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The Role of a Consultant

Just as the doctors say, First, do no harm, the consultant is only successful if the client isbetter off after the engagement than before. That improvement may be in the form of a problem fixed, an opportunity exploited, a disaster averted, confidence validated, or any number of other salutary results. But if you havent improved the clients condition, then you havent been successful. This means that consultants roles are those of advisors. We dont do the work, per se. When a consultant becomes the temporary (or de facto) director of sales, he or she is no longer a consultant but an employee filling a key position. Its up to our client to assess our advice and make appropriate decisions. After all, if the lawyers made the legal decisions, the auditors the financial decisions, and the consultants the management decisions, then why would we need managers? Consulting is a relationship business. That means we must develop trusting relationships with internal partners and clients. One of the key problems in internal consulting is a lack of trust. We address this as we progress, but we all know that a lack of credibility attached to a department or function also attaches itself to individuals representing that department or function. The role of an internal consultant should place an emphasis on anticipation, improvement, and innovation. There has been an inordinate concentration on problem solving. While always important, problem solving has become a fairly mechanized routine and therefore of less value, despite its frequency. Problem solving basically restores performance to past levels. In a sense the consultant's role is a paradox. He gives advice to people of equal intelligence who have vastly superior and extensive experience and knowledge of the problem. Yet he is not necessarily an expert in anything. What is the justification for his value? The consultant can function as a specialist or expert, In this role he must be more knowledgeable than the client. This implies a very narrow field of specialization; otherwise the client with his greater continuity of experience would be equally expert. The consultant can function as a counsellor or advisor on the process of decision making. This implies an expertise of a special kind, that of the psychotherapist. This is merely a particular kind of expertise in a particular field. The most typical role for a consultant is that of auxiliary staff. This does not preclude any of the other roles mentioned before, but it does require a quite different emphasis. All companies have staff capabilities of their own. Some of this staff is very good. Yet no company can afford to have standby staff adequate for any and all problems. This is why there is an opportunity for consultants. They fill the staff role that cannot be filled internally. By definition this means that consultants are most useful on the unusual, the non-recurring, the unfamiliar problem. Outside consultants are also most useful where the problem is poorly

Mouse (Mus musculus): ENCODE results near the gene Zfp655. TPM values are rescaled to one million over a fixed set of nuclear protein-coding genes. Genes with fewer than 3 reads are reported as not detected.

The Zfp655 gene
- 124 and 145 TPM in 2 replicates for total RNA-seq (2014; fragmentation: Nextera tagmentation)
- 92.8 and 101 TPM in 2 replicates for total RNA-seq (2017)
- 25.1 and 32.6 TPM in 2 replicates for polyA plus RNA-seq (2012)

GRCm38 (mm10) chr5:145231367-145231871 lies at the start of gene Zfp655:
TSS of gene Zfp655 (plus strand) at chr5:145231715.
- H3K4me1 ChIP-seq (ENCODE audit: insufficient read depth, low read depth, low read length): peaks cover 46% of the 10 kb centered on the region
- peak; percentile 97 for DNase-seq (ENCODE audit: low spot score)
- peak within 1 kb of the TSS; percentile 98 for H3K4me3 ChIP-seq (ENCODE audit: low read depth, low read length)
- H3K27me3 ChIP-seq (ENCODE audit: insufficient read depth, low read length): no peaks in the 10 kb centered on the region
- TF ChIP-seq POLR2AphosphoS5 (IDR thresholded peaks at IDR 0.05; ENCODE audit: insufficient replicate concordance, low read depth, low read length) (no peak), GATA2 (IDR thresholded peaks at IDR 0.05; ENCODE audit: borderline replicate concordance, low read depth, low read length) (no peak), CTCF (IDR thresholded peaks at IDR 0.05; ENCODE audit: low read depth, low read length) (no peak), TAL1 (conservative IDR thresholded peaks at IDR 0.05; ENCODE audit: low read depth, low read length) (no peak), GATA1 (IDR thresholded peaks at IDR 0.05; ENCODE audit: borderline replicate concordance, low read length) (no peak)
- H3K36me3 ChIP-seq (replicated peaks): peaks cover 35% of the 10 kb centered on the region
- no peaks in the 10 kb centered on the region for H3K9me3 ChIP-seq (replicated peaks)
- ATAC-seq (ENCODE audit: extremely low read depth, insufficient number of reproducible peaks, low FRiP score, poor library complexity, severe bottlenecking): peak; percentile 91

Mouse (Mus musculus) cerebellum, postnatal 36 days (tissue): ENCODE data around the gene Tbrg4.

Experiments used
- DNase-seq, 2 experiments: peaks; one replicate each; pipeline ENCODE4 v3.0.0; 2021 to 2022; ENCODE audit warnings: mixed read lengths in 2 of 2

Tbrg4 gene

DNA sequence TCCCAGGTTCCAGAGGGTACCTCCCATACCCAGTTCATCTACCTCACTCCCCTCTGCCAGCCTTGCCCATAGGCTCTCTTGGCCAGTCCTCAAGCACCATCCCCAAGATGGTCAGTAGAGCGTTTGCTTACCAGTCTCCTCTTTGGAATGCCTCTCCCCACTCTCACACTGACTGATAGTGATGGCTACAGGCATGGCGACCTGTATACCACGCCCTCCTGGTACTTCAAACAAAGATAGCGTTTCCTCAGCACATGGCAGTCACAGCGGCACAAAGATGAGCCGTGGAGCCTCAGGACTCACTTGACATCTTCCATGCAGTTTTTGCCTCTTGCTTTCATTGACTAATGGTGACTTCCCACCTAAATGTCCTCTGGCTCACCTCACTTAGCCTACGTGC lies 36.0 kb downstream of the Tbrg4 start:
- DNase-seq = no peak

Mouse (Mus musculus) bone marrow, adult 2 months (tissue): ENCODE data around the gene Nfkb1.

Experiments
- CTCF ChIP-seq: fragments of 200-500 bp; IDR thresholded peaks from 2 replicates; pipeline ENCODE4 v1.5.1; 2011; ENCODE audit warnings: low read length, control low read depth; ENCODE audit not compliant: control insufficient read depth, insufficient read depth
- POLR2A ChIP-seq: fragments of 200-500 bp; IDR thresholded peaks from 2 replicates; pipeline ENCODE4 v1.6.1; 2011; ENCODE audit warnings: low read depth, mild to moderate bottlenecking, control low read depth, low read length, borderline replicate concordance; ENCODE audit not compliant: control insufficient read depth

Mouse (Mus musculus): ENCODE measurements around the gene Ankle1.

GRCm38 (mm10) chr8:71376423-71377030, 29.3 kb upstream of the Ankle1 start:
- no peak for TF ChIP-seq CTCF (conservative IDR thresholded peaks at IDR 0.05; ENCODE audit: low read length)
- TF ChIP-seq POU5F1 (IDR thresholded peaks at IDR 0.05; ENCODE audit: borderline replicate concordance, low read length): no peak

defined and politically sensitive, but the correct decision is extremely important. Outside consultants get the tough, the important and the sensitive problems. The natural function of a consultant is to reduce anxiety and uncertainty. Those are the conditions under which anxiety and uncertainty are greatest and where consultants are most likely to be hired. His analytical thinking must be rigorous and logical, or he will commit himself to the undoable or the useless assignment. Whatever his other strengths, he must be the effective and respected organizer of group activities which are both complex and difficult to coordinate. Failure in this is to fall into the restricted role of the specialist. In defining the problem, the effective consultant must have the courage and the initiative to state his convictions and press the client for acceptance and resolution of the problem as defined. The client expects the consultant to have the strength of his convictions if he is to be dependent upon him. Consultants who are unskilled at this are often liked and respected but employed only as counselors, not as true management consultants. The successful professional inevitably must be both self-disciplined and rigorous in his data gathering as well as highly cooperative as a member of a case team. The continuing client relationship requires a sustained and highly developed empathy with the client representative. Inability to do this is disqualifying for the more significant roles in management consulting. In other words, the successful consultant: Identifies his client's significant problems; Persuades his client to act on the problems by researching them; Organizes a diversified task force of his own firm and coordinates its activity; Fully utilizes the insights and staff work available in his client's organization; Uses the full conceptual power of his own project team; Successfully transmits his findings to the client and sees that they are implemented; Identifies the succeeding problems and maintains the client relationship; Fully satisfies the client expectations that he raised; Does all these things within a framework of the time and cost constraints imposed by himself or the client. Questions: 1) Who is a good consultant? 2) What are the common problems that an ordinary businessman faces?



Compiled by Jinu Rose Johnson 0 9961352797